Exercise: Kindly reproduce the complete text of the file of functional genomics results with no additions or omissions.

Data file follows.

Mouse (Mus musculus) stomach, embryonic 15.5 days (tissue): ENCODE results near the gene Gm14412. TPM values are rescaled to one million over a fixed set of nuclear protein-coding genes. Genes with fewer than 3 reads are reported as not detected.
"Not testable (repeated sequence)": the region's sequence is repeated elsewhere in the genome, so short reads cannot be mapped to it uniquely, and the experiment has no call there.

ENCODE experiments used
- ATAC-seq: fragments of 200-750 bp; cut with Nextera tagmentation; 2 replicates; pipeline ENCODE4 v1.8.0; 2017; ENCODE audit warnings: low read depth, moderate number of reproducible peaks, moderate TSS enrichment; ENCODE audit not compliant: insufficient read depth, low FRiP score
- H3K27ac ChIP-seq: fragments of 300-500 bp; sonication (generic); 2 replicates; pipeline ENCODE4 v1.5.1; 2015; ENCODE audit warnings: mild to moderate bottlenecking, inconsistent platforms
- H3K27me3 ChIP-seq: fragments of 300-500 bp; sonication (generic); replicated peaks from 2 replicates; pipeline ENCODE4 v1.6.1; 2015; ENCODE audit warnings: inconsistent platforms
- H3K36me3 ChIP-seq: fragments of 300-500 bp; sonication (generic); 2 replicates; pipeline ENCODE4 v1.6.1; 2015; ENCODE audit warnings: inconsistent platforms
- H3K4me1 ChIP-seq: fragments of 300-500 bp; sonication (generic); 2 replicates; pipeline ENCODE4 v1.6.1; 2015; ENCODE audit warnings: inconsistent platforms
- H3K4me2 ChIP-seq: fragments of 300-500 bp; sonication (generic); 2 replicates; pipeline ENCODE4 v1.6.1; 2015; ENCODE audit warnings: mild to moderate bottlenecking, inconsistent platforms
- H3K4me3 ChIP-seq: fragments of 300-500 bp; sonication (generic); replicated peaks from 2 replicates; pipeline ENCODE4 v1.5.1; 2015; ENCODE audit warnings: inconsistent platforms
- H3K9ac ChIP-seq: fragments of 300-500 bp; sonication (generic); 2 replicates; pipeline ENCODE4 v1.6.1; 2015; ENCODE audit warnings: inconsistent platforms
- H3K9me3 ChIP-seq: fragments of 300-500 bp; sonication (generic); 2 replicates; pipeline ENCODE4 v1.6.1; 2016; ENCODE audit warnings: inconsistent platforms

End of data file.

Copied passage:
Mouse (Mus musculus) stomach, embryonic 15.5 days (tissue): ENCODE results near the gene Gm14412. TPM values are rescaled to one million over a fixed set of nuclear protein-coding genes. Genes with fewer than 3 reads are reported as not detected.
"Not testable (repeated sequence)": the region's sequence is repeated elsewhere in the genome, so short reads cannot be mapped to it uniquely, and the experiment has no call there.

ENCODE experiments used
- ATAC-seq: fragments of 200-750 bp; cut with Nextera tagmentation; 2 replicates; pipeline ENCODE4 v1.8.0; 2017; ENCODE audit warnings: low read depth, moderate number of reproducible peaks, moderate TSS enrichment; ENCODE audit not compliant: insufficient read depth, low FRiP score
- H3K27ac ChIP-seq: fragments of 300-500 bp; sonication (generic); 2 replicates; pipeline ENCODE4 v1.5.1; 2015; ENCODE audit warnings: mild to moderate bottlenecking, inconsistent platforms
- H3K27me3 ChIP-seq: fragments of 300-500 bp; sonication (generic); replicated peaks from 2 replicates; pipeline ENCODE4 v1.6.1; 2015; ENCODE audit warnings: inconsistent platforms
- H3K36me3 ChIP-seq: fragments of 300-500 bp; sonication (generic); 2 replicates; pipeline ENCODE4 v1.6.1; 2015; ENCODE audit warnings: inconsistent platforms
- H3K4me1 ChIP-seq: fragments of 300-500 bp; sonication (generic); 2 replicates; pipeline ENCODE4 v1.6.1; 2015; ENCODE audit warnings: inconsistent platforms
- H3K4me2 ChIP-seq: fragments of 300-500 bp; sonication (generic); 2 replicates; pipeline ENCODE4 v1.6.1; 2015; ENCODE audit warnings: mild to moderate bottlenecking, inconsistent platforms
- H3K4me3 ChIP-seq: fragments of 300-500 bp; sonication (generic); replicated peaks from 2 replicates; pipeline ENCODE4 v1.5.1; 2015; ENCODE audit warnings: inconsistent platforms
- H3K9ac ChIP-seq: fragments of 300-500 bp; sonication (generic); 2 replicates; pipeline ENCODE4 v1.6.1; 2015; ENCODE audit warnings: inconsistent platforms
- H3K9me3 ChIP-seq: fragments of 300-500 bp; sonication (generic); 2 replicates; pipeline ENCODE4 v1.6.1; 2016; ENCODE audit warnings: inconsistent platforms